Finland’s President Sauli Niinisto said that Turkey has agreed to support Finland and Sweden’s joint membership of NATO, on the first day of the alliance’s summit in the Spanish capital, Madrid.
Niinisto said the breakthrough on Tuesday came after the three countries signed a joint memorandum “to extend their full support against threats to each other’s security”.
Ahead of the, the leaders of Finland and Sweden had met with Turkish President Recep Tayyip Erdogan in a bid to have him drop objections to them joining the military alliance.
The Nordic leaders voiced optimism earlier on Tuesday that the Turkish president might lift his veto on their bid to join the alliance.
After landing in Madrid, Erdogan held more than two hours of talks with Finnish President Niinisto, Swedish Prime Minister Magdalena Andersson and NATO Secretary-General Jens Stoltenberg.
“We have made progress. That is definitely the case,” Swedish Foreign Minister Ann Linde said.
“We are prepared for something positive to happen today, but also for it to take more time,” she added. “We must be patient and continue discussions even after the summit.”
Ankara hadto Sweden and Finland’s bid to join NATO based on what it considers to be the Nordic pair’s lax approach toward groups Turkey deems national security threats. Turkey could have prevented Finland and Sweden from since all members of the military bloc must agree to taking on new members.
Al Jazeera’s Jonah Hull said Erdogan had a “shopping list of potential demands and concessions” in return for facilitating the Nordic pair’s membership bid.
“It is clear that Erdogan sees in all of this an opportunity to extract crucial concessions from the Nordics and also from other allies,” he said, speaking from Madrid.
“He wants to see an easing of an arms embargo put in place over Turkey’s incursion in northwest Syria in 2019, and there’s a question mark over Washington’s continued support for YPG fighters in northern Syria, supported by the US,” Hull explained. There is also the matter of the US-built F-16 fighter jets that were promised under the Trump administration but not yet delivered.
Other NATO allies, including France and Spain, had indirectly urged Turkey to yield on its block of the two potential new Nordic members.
Speaking at the Group of Seven (G7) summit in Germany, French President Emmanuel Macron had called for a message of “unity and of force” from NATO in Madrid.
Erdogan had accused Finland and more particularly Sweden of offering a safe haven to Kurdish militants who have been waging a decades-long armed uprising against the Turkish state.
The Turkish leader had also called on the two countries to lift arms embargoes imposed on Turkey in 2019 over Ankara’s military offensive in Syria.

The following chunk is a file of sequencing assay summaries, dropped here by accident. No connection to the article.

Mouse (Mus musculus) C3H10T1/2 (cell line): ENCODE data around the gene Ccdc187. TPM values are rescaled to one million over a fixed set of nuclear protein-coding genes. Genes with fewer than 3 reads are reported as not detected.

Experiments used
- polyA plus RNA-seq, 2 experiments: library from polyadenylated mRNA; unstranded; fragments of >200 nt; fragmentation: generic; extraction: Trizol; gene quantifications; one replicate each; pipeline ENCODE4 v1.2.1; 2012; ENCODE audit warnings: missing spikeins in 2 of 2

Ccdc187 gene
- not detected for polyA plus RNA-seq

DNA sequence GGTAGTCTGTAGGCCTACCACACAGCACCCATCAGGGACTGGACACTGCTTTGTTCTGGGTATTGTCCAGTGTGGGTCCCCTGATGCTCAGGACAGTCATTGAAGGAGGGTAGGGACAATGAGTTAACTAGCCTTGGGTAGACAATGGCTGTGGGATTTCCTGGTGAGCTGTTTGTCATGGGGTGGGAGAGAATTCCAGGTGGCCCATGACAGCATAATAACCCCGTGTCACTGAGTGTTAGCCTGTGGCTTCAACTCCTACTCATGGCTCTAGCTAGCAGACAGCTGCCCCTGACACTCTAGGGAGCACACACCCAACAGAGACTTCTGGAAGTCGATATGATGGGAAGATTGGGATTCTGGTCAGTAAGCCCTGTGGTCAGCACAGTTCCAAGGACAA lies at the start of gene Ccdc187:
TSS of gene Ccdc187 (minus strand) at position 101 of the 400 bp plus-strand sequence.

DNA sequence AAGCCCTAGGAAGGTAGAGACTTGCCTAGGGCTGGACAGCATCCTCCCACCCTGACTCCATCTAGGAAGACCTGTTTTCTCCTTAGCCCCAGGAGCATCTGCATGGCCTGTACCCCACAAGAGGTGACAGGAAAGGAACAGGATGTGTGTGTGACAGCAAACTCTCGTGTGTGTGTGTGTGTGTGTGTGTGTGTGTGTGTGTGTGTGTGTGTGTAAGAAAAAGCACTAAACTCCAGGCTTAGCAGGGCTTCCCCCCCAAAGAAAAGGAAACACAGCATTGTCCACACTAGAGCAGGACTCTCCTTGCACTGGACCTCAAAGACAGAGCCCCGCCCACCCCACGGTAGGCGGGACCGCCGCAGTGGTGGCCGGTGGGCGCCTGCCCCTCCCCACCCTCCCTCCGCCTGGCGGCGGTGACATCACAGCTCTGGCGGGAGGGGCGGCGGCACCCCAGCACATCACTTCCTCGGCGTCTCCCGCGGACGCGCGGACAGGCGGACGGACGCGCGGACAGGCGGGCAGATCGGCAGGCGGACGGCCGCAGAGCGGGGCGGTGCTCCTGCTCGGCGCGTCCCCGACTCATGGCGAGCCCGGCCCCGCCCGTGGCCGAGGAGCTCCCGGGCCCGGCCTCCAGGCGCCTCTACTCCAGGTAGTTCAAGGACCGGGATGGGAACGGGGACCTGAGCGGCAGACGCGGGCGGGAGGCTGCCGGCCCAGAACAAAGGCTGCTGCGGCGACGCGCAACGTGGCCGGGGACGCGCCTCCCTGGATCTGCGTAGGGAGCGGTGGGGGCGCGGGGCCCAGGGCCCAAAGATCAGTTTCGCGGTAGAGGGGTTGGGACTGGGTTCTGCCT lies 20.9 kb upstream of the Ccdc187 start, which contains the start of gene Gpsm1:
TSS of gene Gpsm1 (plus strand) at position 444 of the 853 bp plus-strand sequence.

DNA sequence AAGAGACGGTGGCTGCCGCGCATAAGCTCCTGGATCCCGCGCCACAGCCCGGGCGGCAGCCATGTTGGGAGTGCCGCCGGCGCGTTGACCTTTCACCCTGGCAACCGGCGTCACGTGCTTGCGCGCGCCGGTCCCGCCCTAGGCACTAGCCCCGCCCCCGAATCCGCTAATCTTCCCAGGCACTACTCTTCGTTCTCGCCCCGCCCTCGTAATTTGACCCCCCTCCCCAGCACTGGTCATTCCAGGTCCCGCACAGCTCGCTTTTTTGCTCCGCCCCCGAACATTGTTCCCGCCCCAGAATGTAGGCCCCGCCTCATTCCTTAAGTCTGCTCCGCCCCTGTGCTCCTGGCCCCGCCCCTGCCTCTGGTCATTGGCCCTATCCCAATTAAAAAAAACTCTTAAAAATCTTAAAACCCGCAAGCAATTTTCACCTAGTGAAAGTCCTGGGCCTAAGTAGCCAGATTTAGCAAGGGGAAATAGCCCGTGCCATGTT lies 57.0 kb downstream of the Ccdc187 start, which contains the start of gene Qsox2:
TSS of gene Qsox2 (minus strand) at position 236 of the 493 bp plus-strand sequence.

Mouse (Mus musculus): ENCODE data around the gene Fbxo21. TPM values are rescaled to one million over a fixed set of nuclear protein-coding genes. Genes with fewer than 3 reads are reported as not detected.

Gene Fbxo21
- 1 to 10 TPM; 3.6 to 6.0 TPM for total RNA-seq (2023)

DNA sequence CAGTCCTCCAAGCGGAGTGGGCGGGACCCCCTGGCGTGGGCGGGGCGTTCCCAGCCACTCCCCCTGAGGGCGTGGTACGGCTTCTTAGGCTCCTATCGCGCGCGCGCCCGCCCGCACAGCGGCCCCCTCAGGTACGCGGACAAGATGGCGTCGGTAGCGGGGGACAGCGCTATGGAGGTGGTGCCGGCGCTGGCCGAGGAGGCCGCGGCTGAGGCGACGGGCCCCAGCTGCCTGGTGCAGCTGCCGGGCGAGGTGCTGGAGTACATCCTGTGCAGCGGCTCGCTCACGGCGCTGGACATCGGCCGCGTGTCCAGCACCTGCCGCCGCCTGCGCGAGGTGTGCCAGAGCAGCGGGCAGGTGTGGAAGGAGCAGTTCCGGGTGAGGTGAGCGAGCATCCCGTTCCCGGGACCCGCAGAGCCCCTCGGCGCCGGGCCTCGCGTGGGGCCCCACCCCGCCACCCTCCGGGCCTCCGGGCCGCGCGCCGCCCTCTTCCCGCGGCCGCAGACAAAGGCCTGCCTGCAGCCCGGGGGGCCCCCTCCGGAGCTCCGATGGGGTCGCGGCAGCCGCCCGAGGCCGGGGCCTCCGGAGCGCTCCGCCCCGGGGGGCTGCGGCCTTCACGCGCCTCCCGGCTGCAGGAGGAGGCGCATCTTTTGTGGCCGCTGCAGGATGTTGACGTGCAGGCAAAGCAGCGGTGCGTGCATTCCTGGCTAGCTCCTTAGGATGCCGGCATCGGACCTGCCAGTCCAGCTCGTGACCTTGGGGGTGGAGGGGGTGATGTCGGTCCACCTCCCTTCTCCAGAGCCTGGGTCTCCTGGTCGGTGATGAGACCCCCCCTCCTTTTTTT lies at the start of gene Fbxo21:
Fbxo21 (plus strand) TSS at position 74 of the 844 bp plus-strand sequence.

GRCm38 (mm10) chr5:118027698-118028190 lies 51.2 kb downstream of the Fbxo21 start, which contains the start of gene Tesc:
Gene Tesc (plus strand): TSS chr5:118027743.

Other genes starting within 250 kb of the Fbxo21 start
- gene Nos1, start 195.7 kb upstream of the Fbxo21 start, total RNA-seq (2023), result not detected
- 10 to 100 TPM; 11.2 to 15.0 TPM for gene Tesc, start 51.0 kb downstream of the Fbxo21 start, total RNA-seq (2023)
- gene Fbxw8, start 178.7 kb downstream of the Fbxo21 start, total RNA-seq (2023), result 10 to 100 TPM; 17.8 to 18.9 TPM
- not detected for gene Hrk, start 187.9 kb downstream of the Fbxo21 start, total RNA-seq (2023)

On Monday, Erdogan said he wanted to see the results of preparatory talks held in Brussels before deciding whether Sweden and Finland had done enough to lift his objections to their membership of NATO.
“We will see what point they [Finland and Sweden] have reached,” he said on Monday before flying to Madrid for the summit.
“We do not want empty words. We want results.”
‘Interest of the alliance’
In addition to Finland and Sweden’s membership bids in the 30-member military alliance, the three-day NATO summit in Madrid will also discuss theand NATO’s new strategic concept.
Erdogan is expected to meet Biden on Wednesday on the sidelines of the gathering focused on responding to the Kremlin’s invasion of its pro-Western neighbour.
Speaking to reporters aboard Air Force One, US National Security Advisor Jake Sullivan said the US was not adopting a “brokering role” with Turkey and would leave the NATO secretary-general in charge of the negotiations.
“Rather, we’re going to do what many other allies have done, which is indicate publicly and privately that we believe it is in the interest of the alliance to get this done,” he added.
“And we also believe that Finland and Sweden have taken significant steps forward in terms of addressing Turkey’s concerns.”
Analysts believe the meeting between Erdogan and Biden could play a crucial role in breaking down Turkey’s resistance to the membership bids by Sweden and Finland.
The two leaders have had a chilly relationship since Biden’s election because of US concerns about human rights under Erdogan.
Biden and Erdogan last met briefly in October on the sidelines of a Group of Twenty (G20) summit in Rome.
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